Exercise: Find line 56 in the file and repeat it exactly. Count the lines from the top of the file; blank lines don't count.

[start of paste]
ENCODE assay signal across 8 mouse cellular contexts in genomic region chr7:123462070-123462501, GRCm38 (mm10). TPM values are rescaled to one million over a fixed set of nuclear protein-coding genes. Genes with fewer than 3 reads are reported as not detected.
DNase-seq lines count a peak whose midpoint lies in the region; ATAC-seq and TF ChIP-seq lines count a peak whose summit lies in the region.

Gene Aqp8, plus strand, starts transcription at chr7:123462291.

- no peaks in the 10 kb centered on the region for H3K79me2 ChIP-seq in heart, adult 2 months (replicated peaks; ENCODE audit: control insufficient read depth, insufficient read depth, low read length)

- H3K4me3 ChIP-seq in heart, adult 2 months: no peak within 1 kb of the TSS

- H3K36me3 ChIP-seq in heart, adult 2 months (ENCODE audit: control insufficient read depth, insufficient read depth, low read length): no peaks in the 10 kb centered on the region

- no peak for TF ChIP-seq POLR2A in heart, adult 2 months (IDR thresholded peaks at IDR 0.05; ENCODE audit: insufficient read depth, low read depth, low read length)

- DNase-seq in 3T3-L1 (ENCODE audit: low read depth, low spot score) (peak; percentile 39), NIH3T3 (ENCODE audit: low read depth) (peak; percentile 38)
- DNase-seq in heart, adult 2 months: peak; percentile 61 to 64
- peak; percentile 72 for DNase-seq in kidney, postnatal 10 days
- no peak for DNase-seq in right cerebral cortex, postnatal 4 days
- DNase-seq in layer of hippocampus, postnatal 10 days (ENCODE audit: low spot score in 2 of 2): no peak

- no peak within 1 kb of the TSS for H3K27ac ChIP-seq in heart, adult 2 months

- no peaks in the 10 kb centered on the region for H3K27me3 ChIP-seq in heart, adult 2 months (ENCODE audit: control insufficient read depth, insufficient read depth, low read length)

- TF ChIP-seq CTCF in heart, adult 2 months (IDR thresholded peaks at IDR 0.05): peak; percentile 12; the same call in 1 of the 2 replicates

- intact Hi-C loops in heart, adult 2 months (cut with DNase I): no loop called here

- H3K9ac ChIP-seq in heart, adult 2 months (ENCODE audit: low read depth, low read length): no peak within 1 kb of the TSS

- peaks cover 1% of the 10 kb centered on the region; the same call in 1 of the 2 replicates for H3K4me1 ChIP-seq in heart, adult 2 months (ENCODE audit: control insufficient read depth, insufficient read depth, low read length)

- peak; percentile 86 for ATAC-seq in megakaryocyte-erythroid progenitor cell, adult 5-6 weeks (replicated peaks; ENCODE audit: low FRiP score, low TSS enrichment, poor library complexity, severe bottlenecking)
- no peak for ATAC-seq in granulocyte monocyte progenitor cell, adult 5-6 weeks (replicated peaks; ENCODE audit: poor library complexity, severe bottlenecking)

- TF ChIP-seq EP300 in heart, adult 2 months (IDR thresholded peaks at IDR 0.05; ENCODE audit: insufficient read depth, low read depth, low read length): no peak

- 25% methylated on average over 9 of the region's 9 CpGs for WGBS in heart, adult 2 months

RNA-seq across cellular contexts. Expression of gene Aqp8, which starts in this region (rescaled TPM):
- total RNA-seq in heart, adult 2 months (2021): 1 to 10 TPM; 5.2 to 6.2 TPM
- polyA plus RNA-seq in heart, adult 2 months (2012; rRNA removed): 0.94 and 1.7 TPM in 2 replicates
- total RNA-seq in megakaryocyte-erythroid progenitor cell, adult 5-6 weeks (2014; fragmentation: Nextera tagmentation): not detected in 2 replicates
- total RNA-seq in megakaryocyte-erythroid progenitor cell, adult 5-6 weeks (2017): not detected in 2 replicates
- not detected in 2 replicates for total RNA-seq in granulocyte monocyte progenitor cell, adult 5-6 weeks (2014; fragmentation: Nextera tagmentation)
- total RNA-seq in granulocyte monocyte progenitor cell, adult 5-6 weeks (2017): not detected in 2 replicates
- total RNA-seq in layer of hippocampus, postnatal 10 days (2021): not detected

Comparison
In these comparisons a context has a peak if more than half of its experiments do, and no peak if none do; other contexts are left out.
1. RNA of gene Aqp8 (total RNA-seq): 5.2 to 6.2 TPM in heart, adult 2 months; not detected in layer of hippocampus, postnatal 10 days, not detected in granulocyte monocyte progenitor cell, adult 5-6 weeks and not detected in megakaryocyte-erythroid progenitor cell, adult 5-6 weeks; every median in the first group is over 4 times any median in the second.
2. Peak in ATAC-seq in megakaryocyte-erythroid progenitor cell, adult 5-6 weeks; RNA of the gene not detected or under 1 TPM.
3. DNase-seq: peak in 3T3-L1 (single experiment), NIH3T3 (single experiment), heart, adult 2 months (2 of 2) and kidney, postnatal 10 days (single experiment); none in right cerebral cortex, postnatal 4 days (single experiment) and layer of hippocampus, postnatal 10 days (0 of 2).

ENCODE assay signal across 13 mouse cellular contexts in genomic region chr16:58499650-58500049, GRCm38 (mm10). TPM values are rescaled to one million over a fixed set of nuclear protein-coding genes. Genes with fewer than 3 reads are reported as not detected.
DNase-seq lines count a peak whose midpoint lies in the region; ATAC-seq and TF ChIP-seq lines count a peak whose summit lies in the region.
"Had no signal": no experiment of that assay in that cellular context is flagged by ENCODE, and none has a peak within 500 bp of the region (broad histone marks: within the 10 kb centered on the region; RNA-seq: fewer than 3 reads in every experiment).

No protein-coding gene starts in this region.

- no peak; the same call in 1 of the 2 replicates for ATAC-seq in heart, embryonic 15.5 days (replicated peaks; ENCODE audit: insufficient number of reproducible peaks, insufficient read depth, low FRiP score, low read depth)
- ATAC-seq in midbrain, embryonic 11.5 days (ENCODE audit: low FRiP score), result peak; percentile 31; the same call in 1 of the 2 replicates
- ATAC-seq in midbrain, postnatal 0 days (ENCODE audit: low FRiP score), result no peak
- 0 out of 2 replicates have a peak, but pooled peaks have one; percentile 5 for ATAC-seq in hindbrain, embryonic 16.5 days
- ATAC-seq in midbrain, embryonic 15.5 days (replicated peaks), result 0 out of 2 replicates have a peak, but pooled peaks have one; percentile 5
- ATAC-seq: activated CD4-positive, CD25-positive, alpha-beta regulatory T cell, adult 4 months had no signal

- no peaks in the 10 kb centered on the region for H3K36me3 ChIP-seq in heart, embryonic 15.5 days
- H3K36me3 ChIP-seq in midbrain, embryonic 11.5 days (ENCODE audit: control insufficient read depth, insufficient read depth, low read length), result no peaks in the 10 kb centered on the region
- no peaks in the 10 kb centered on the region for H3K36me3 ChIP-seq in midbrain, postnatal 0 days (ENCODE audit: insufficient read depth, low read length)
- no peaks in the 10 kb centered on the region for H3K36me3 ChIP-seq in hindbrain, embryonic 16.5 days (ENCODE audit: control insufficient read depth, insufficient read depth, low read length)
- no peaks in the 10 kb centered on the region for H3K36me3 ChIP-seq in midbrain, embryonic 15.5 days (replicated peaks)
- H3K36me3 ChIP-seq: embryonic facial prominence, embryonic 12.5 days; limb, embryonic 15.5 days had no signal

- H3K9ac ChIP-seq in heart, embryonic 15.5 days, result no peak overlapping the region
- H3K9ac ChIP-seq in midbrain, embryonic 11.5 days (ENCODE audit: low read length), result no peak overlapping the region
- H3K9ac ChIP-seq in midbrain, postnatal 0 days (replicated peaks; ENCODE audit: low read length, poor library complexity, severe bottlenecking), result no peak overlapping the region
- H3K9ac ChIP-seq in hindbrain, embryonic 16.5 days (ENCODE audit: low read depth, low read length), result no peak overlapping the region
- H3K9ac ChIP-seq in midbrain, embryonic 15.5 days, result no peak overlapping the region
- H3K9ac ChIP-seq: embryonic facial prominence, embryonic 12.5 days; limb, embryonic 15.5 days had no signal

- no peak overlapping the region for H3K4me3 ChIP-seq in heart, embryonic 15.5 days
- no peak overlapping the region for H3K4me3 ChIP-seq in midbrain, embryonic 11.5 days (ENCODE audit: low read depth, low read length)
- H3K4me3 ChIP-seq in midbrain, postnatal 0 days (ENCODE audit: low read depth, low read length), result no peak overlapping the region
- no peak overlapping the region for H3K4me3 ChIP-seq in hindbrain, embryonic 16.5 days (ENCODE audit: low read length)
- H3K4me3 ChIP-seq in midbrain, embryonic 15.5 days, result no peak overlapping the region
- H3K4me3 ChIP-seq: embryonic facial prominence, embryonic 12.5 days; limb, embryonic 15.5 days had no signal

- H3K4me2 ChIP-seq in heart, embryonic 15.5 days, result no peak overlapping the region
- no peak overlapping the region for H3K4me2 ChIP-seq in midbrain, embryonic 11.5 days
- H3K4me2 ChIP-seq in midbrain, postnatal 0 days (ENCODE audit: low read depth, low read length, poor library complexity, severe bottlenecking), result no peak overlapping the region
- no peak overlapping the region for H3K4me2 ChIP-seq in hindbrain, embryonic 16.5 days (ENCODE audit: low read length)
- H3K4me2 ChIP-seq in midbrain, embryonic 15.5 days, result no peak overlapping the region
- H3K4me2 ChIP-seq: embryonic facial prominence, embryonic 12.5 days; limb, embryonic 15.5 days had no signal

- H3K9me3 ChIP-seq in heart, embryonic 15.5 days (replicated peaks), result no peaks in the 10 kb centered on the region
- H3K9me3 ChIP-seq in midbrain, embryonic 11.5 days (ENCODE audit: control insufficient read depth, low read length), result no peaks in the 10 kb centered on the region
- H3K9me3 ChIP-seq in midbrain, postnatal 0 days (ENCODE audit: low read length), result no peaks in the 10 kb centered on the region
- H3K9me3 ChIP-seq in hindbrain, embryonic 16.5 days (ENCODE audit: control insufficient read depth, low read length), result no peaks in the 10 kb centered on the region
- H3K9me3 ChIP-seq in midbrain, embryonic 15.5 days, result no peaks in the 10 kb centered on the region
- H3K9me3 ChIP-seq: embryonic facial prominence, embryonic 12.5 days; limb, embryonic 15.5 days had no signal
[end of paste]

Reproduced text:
- H3K9ac ChIP-seq in midbrain, embryonic 15.5 days, result no peak overlapping the region